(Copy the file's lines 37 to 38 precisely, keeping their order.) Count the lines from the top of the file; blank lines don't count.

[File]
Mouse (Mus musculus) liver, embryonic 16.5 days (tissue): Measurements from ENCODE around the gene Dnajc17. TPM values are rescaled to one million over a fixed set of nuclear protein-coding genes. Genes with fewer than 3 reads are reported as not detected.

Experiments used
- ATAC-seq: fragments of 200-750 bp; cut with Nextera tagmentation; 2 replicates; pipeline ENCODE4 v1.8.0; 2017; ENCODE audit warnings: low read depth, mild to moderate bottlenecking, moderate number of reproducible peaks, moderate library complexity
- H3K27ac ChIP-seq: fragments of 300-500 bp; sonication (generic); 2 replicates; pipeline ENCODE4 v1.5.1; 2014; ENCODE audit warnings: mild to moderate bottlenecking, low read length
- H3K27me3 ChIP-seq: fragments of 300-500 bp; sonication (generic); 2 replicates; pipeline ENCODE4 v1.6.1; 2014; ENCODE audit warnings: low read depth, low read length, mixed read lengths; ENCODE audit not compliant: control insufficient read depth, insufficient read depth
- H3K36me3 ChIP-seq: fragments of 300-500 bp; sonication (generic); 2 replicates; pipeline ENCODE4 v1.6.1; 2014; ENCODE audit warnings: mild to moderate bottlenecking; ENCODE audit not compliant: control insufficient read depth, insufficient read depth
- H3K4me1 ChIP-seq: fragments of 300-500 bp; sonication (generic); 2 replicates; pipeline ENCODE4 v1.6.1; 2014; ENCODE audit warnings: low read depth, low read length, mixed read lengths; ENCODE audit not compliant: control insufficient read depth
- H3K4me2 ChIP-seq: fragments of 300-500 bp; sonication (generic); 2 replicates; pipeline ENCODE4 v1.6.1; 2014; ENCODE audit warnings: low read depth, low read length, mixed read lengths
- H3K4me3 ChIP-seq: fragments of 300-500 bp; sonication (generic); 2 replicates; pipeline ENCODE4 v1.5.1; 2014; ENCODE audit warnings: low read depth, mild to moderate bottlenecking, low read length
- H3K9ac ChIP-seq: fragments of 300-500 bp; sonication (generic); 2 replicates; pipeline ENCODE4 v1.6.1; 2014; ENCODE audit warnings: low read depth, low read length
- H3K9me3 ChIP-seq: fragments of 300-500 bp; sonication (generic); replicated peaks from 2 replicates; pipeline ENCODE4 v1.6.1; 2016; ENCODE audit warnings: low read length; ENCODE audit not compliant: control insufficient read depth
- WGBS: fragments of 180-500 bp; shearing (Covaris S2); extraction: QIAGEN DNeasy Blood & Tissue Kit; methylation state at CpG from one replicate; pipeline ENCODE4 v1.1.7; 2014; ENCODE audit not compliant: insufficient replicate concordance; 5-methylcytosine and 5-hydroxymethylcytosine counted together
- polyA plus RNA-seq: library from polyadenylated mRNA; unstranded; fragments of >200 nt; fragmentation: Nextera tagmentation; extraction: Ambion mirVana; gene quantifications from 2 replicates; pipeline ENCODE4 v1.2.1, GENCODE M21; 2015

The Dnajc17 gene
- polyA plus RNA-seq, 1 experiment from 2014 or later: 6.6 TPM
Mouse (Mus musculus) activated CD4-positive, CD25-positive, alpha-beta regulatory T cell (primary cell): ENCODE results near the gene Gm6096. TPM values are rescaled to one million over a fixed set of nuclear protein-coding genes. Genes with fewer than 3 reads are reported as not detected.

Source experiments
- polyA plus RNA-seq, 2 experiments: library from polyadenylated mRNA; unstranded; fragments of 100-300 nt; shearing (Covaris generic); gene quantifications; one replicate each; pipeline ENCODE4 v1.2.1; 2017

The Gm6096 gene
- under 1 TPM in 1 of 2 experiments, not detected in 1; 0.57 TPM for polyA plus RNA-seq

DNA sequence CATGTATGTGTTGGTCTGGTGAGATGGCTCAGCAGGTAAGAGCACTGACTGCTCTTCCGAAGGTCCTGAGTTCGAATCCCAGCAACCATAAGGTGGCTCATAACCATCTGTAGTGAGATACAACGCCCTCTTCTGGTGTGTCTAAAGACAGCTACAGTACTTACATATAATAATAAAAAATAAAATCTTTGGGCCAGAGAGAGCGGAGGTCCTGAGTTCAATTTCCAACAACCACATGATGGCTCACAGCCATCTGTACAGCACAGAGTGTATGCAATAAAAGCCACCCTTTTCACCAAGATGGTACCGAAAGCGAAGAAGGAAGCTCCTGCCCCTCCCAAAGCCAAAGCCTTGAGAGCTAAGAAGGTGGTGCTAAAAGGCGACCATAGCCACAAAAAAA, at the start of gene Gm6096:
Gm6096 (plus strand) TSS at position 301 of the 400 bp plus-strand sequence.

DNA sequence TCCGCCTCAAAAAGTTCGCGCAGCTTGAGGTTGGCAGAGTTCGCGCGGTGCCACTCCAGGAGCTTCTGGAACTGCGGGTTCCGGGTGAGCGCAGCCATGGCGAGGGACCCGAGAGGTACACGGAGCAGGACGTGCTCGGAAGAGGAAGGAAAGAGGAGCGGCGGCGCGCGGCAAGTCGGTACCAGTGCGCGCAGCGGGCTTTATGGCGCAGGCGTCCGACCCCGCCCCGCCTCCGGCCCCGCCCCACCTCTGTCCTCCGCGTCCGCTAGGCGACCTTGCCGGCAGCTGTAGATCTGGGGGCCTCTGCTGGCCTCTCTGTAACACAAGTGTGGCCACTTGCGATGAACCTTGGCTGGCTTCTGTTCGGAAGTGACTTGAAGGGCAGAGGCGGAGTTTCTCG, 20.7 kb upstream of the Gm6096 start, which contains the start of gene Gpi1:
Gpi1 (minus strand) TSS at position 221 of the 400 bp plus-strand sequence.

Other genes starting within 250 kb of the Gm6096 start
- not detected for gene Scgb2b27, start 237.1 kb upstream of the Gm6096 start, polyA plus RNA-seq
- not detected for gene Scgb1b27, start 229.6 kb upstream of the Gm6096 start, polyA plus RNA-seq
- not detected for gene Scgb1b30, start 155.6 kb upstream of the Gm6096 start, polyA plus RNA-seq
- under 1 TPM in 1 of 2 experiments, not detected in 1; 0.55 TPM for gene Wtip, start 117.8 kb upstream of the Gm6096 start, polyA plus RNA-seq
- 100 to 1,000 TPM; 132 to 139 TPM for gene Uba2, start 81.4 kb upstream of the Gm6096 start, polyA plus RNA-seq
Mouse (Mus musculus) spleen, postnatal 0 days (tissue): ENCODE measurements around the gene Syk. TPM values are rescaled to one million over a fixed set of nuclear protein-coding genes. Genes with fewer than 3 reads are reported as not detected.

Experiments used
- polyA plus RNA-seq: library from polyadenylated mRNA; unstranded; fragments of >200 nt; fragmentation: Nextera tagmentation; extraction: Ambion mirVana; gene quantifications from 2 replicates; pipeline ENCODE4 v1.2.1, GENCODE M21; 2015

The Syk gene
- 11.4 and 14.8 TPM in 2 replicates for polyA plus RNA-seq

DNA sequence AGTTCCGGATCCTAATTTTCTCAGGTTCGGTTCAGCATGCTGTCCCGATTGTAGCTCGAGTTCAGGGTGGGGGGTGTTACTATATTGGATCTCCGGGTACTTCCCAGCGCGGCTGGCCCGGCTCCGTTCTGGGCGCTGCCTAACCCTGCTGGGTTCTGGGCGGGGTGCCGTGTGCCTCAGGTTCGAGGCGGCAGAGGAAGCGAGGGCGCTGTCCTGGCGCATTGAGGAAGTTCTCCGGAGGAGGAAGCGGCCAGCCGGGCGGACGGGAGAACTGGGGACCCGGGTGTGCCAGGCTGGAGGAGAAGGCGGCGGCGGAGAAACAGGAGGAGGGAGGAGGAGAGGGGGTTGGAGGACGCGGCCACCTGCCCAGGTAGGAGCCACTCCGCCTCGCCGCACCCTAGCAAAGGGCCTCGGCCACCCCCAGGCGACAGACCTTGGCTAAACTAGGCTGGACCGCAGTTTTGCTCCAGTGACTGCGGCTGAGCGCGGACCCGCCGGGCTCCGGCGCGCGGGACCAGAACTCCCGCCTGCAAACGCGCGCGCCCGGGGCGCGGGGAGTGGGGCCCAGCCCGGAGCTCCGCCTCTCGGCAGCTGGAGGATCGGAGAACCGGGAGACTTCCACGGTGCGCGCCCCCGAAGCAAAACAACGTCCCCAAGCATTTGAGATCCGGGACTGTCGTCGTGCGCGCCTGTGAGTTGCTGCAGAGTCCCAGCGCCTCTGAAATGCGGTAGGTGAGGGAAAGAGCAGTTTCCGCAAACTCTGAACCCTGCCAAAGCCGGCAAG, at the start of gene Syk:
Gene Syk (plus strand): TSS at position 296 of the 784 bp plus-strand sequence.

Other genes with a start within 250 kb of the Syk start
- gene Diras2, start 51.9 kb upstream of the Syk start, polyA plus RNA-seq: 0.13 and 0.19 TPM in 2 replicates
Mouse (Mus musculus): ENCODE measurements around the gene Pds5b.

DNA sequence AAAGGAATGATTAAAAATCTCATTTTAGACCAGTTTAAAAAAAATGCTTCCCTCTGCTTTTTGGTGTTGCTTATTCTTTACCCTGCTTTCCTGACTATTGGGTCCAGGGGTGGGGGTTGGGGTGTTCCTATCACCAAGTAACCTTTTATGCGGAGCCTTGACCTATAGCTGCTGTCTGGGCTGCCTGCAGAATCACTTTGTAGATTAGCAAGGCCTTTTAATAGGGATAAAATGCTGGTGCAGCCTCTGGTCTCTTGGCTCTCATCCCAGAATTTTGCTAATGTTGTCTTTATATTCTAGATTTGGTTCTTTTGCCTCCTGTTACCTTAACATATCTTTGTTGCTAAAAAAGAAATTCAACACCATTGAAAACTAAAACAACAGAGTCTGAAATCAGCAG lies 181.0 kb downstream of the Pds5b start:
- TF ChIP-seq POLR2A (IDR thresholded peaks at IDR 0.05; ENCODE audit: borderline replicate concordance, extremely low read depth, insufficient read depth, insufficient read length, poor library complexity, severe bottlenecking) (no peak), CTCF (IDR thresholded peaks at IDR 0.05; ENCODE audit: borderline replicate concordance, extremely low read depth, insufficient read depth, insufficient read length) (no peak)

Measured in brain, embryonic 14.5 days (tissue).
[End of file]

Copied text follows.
Gene Syk (plus strand): TSS at position 296 of the 784 bp plus-strand sequence.

Other genes with a start within 250 kb of the Syk start